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Voices The Socially Conscious Consumer

How to turn consumers green

Dan ArielyProfessor
Duke University

Dan Ariely is the James B. Duke Professor of Psychology and behavioral Economics at Duke University, with appointments at the Fuqua School of Business, the Center for Cognitive Neuroscience, the Department of Economics, and the School of Medicine. Dan earned one PhD in cognitive psychology and another PhD in business administration. He is the founder and director of the Center for Advanced Hindsight. He is the author of two bestselling books: Predictably Irrational: The Hidden Forces That Shape Our Decisions; and The Honest Truth About Dishonesty: How We Lie To Everyone—Especially Ourselves. His work has been featured in many outlets, including The New York Times, The Wall Street Journal, The Washington Post, The Boston Globe, and others.

Aline GrüneisenLab Manager
Duke University

Aline directs research projects in behavioral economics at the Center for Advanced Hindsight. She frequently collaborates with Dan Ariely and also works on interdisciplinary projects such as the Artistically Irrational exhibition series, which combines social science research with artistic visions.

Why should we care about the environment? For most of us, the answer seems obvious enough: it’s the right thing to do. But if we consider this question from a purely rational perspective, it makes little sense to spend the extra money and effort supporting causes that can’t possibly benefit us directly. If we are perfectly selfish, rational beings, why should we purchase carbon credits or recycled paper for twice the price and often twice the hassle for benefits that we will never personally enjoy? After all, the benefits of green consumption are (at best) very small and typically go to future generations.

Q.Have you ever managed to change a personal habit that you knew was bad either for you or for the planet?
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This is the view of the simple rational-choice model. However, much research in the field of behavioral economics has shown that humans aren’t, in fact, rational robots who make all decisions based on the maximization of personal profit. We can also be altruistic creatures who sacrifice money, time, and happiness for the well-being of others, putting the welfare of future generations above our immediate pleasures and comforts. In fact, 66 percent of global consumers say that they prefer to buy products and services from companies that give back to society, according to a recent Nielsen survey of 28,000 online respondents in 56 countries.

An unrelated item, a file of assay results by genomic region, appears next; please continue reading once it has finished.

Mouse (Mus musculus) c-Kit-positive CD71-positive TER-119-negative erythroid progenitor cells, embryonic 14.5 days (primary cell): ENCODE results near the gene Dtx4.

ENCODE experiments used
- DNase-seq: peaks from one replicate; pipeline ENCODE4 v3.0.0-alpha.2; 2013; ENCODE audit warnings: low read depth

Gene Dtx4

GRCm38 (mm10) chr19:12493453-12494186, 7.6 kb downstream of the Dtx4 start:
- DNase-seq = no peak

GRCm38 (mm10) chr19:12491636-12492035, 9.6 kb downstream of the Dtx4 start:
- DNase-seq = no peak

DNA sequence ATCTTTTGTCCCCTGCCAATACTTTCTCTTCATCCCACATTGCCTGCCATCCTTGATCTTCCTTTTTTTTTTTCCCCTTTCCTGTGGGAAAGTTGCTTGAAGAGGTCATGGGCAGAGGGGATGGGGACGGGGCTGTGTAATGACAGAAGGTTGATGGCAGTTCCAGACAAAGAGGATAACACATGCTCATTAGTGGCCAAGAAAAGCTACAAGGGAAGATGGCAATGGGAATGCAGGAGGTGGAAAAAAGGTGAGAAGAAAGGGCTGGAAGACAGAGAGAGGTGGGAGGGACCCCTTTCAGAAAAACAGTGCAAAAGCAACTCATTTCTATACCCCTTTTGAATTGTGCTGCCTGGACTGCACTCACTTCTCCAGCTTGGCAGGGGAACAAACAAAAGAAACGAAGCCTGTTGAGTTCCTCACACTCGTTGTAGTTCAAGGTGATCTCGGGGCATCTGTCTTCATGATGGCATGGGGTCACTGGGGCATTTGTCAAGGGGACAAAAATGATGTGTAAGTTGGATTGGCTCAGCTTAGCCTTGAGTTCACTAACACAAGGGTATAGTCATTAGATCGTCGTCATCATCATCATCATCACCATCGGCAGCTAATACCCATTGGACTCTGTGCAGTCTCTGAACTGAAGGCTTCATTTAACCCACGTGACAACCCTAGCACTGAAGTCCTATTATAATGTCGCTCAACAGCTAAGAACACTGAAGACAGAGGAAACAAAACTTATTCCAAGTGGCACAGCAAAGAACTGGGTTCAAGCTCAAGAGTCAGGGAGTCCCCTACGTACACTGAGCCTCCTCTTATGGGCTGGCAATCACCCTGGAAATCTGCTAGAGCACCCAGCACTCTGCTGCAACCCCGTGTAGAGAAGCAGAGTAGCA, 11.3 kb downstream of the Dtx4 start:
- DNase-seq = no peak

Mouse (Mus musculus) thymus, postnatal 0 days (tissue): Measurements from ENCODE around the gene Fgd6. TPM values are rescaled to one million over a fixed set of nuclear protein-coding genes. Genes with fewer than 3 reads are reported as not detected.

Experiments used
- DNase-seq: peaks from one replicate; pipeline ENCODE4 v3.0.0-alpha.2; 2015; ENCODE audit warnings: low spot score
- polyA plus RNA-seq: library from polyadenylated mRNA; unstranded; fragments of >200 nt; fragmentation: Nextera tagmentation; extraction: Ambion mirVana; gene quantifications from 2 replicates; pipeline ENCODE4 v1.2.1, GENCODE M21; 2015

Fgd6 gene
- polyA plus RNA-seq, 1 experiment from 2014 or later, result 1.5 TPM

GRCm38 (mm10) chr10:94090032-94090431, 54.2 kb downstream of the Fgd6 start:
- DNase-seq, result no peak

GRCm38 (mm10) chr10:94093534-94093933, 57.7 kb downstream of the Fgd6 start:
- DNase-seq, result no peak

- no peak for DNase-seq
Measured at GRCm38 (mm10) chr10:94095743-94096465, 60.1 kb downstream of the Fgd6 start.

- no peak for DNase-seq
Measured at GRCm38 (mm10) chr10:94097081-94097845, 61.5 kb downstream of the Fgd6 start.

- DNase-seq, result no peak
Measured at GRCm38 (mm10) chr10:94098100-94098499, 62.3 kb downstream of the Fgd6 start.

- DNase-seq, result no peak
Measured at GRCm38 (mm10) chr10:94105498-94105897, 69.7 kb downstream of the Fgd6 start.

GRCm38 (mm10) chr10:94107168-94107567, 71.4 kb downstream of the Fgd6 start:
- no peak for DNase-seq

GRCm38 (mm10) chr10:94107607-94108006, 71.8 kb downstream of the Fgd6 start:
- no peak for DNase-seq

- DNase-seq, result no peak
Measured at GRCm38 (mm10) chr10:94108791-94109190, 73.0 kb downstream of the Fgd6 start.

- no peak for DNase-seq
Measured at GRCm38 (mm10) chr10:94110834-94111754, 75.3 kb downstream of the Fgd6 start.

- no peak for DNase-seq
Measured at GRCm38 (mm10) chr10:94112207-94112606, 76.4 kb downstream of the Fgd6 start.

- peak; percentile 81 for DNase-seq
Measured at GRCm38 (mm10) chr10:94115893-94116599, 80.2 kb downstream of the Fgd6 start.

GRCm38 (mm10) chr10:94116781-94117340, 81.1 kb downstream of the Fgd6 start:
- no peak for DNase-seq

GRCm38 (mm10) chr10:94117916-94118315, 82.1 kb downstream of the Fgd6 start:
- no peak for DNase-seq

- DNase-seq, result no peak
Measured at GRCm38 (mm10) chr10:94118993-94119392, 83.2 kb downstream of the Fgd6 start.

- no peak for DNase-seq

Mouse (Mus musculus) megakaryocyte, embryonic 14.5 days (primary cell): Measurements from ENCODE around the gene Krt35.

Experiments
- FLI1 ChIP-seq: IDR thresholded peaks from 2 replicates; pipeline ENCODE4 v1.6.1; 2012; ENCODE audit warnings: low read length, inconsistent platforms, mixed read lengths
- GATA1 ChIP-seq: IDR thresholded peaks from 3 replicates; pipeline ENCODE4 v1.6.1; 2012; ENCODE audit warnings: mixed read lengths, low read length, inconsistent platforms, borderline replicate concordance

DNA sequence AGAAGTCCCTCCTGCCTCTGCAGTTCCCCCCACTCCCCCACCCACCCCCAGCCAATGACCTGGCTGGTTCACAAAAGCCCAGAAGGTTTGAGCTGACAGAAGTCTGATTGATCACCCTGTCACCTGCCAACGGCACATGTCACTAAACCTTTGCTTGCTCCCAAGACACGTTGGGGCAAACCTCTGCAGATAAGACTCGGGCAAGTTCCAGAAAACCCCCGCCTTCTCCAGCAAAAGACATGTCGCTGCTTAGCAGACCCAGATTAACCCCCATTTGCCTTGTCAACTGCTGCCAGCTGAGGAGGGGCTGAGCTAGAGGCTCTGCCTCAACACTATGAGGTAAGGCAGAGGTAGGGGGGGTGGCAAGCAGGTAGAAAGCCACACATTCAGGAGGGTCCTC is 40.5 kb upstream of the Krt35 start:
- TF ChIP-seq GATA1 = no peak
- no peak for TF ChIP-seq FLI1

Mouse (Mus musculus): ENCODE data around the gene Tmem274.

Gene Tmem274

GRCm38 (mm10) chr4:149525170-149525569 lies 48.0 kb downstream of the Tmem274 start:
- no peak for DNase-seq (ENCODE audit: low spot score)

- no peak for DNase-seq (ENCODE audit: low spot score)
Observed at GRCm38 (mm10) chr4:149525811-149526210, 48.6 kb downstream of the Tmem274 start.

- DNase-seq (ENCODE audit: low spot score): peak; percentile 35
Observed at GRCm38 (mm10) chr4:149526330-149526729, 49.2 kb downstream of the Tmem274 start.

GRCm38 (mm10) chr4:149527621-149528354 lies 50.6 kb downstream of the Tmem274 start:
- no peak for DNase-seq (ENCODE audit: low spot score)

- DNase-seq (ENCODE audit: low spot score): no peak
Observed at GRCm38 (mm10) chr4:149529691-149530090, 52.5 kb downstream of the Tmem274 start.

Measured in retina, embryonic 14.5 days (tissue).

Sounds great, right? With this positive view of green spending, we can easily imagine that we will soon see store shelves stocked with environmentally friendly products and a clean, sustainable, energy-efficient future. Unfortunately, there’s a catch. In spite of our remarkable ability to think of ourselves as eco-friendly consumers, our actions often fail to match the standards of our intentions. How could this be? One possible explanation is that we don’t really care about the environment. Although social pressures promote outward conformity to the green zeitgeist, we don’t actually have genuine environmental convictions.

While this pessimistic explanation is surely a possibility, a growing body of social-science research points to a different interpretation of the intention-behavior gap. The basic finding goes like this: we do care, but we have a hard time aligning our behaviors with our intentions. In the same way that we often fail to act on positive intentions about dieting or exercise, we put off actions that help the environment.

Because we tend to focus on the present, future goals seem less important, and we brush them aside to worry about another day. The consequences of our collective misbehaviors are vague and (to some degree) uncertain, and their cumulative effects on the environment would be devastating only in the distant future. In addition, environmental issues are complex and overwhelmingly expansive. For example, it’s no easy task for anyone to calculate the environmental impact of a one-degree increase in global temperature. And because the problem is so large, it’s hard to see how any one of our individual actions can produce a useful result.

This is sometimes called the “drop in the bucket” effect. Interestingly, one way to overcome it is by appealing to emotions rather than giving logical reasons for a particular course of action. We rarely spring into action when we are presented with statistics or lectured on the devastating effects of X or Y, but we often do act when confronted with vivid examples of misery (take, for example, a drowning polar bear).

With all these factors loaded against green consumer behavior, what can we do to encourage more environmentally responsible purchasing? Can we rely on government regulation to enforce environmental standards? Unfortunately, legislators are often more focused on pleasing their constituents in the short term (and remaining in office) than on protecting the environment, particularly because the latter often imposes substantial short-term pain in exchange for delayed long-term benefits. Rather than relying on legislators to intervene, manufacturers and retailers can take on the responsibility of creating products that promote greener spending. For example, we can use insights from behavioral economics to create smartphone apps that harness peer pressure to influence the decision process; if a consumer buys an app that tracks shopping expenses and informs his social network about his purchases, social pressure to be green might encourage him to make more sustainable spending decisions.